A few years ago I stumbled across Pain Of Salvation’s 2002 album, Remedy Lane, after reading several glowing reviews out of the prog-rock community. They were not wrong — the album is remarkable. Soon thereafter, I picked up the previous album, The Perfect Element I, and was equally impressed. This is the type of music that grows on you slowly, always revealing something new that you didn’t hear before and keeping you coming back for more.
When news of the new album, BE, hit the streets, I was eager to sample what was surely destined to be a masterpiece. So what happened? Well, POS mastermind Daniel Gildenlöw decided to create the concept album to end all concept albums is what happened. It is a rock opera to challenge Tommy and The Wall and to take on the heaviest subject matter of them all — God. Lyrically, BE is essentially Gildenlöw’s incredible thesis on the origin of God — how he/she came to exist; came to BE.
I was perfectly willing to sit through Gildenlöw’s one hour plus theology/philosophy sermon, as long as the music was still the same caliber I came to expect from this band. But it just wasn’t. I could not even get through half of the album on my first few attempts, having to abandon each one with cries of mercy. There are a couple of brilliant pieces scattered throughout the thing, the last few songs really, but as a whole it is mostly a ponderous, self-indulgent, borefest. BE makes Tales From Topographic Oceans sound like 90125.
I decided to give BE Live a chance anyways. Maybe I could get into the concept a bit more seeing it acted out live on stage alongside this ten-member Orchestra Of Eternity. Prior to even releasing the album, the band holed up in a theater in their hometown of Eskilstuna, Sweden, and proceeded to run through the entire show twice a day, five days a week, to hone their chops. This DVD was recorded on September 12, 2003, one of the last nights of that long and unusual home stand.
The performance begins with the recorded spoken-word piece, “Animus Partus”, which switches between child and adult male voices to begin the story, “I am. I am. I am. I was not then. I came to be. I cannot remember NOT being. But I may have traveled far very far to get here.” This is the stuff we are dealing with here. For the next song, “Deus Nova,” the band and orchestra are revealed and most are wearing a whitish face makeup which gives them all a ghostly appearance. The stage is made up of multiple layers, providing each member with a unique vantage point and is centered by a large, arrowhead shaped pool of water, which Gildenlöw eventually baptizes himself in.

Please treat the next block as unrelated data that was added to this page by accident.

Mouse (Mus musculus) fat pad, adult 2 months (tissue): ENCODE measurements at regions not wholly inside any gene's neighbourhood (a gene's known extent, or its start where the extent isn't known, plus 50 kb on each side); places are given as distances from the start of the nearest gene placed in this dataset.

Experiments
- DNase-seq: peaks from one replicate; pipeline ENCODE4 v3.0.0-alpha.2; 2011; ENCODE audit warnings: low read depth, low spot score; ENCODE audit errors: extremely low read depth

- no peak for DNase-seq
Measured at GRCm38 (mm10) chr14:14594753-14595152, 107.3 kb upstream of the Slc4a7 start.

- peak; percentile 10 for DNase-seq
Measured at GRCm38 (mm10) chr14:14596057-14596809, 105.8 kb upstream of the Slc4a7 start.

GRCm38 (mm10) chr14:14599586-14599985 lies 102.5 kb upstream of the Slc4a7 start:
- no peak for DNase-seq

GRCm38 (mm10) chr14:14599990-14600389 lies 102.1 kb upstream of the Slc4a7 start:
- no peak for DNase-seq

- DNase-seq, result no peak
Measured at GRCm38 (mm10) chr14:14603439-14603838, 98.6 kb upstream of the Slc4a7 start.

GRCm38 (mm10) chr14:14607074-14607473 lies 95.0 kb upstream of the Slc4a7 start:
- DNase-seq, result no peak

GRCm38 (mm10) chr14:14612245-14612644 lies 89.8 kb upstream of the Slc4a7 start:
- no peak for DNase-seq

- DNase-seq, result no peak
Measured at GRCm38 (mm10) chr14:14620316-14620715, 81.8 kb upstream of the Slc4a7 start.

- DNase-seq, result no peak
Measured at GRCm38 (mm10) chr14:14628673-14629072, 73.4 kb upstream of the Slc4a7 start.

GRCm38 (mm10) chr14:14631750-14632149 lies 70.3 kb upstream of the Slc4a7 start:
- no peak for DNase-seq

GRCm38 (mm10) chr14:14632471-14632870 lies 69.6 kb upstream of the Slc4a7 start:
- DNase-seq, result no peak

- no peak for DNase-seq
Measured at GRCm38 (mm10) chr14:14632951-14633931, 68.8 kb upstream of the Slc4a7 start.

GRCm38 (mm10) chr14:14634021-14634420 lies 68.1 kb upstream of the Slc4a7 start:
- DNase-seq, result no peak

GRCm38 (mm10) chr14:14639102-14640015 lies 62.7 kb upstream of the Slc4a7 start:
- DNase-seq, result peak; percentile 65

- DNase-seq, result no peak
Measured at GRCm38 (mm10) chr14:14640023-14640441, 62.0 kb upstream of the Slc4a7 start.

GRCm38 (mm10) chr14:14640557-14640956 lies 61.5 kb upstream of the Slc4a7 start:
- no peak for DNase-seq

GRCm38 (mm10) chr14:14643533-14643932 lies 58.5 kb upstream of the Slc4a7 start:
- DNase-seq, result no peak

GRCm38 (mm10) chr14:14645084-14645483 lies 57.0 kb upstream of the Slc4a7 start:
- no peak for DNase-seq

The audience was unusually composed so as not to disturb the performance unraveling before them — much like an actual theater play or opera. Although the music being performed this night was far from their best work, the performances of it were exceptional. This is a very theatrical show, and lots of film footage, slow motion, and various digital effects were interwoven among the performances. Gildenlöw changes costumes often, beginning with a Jesus-like, long, white robe during “Imago,” to the designer pin-stripped suite and dark sunglasses wearing Mr. Money character who first appears on “Dea Pecuniae,” and then again as a completely drenched Gildenlöw climbs out of the pool during the end of “Omni.”
The orchestration was much more prominent here than on the studio album, and some of the songs went over better live. “Pluvius Aestivus” is a beautiful, short, piano and strings instrumental which was even more haunting here and “Lilium Cruentus” was far superior to the original. The two best songs from BE, “Iter Impius” and “Martius/Nauticus II,” were easily the two best of this performance as well. “Iter Impius” is one of the few shining lights from BE, and may well be one of the band’s best songs yet.
A Dolby Digital 4.1 surround mix was provided, which was missing the center channel that comes with the more standard 5.1 surround mix. It wasn’t really missed here because the rear surrounds were used to brilliant effect to completely immerse you in the performance. The spoken word sections were particularly effective. My only complaint was the rather thin sounding bass mix. The picture was only presented in full frame, but the video looked sharp and handled the bright white and blue stage lighting well.
A ton of bonus material is included with this package highlighted by a CD of the entire show. A rugged cardboard slip case houses the plastic DVD case which contains a 48-page color booklet and the two disks. The booklet includes all of the lyrics, numerous photos from the show, as well as a long introduction by Gildenlöw. Other highlights include a commentary track and a “Soundtrack for Religious Fanatics,” which is the whole damn thing, video and all, played backwards for those of you looking for satanic backwards masking.
Watching this was not nearly as painful as the first time I popped the BE album into my poor stereo. I enjoyed some of it, yet couldn’t wait for other songs to end. Daniel Gildenlöw is an immense talent who went for a home run with BE Live, and I can respect him for that. Along with fronting Pain Of Salvation, he has also played an essential role on the last couple of Flower Kings and Transatlantic tours, due to his incredible vocal range and virtuosity on multiple instruments. If you enjoyed BE, then you will be blown away byBE Live. As for me, I eagerly await the next Pain Of Salvation album.
01. Animae Partus
02. Deus Nova
05. Lilium Cruentus
07. Dea Pecuniae
08. Vocari Dei
10. Nihil Morari
11. Latericius Valete
13. Iter Impius
14. Martius/Nauticus II
15. Animae Partus II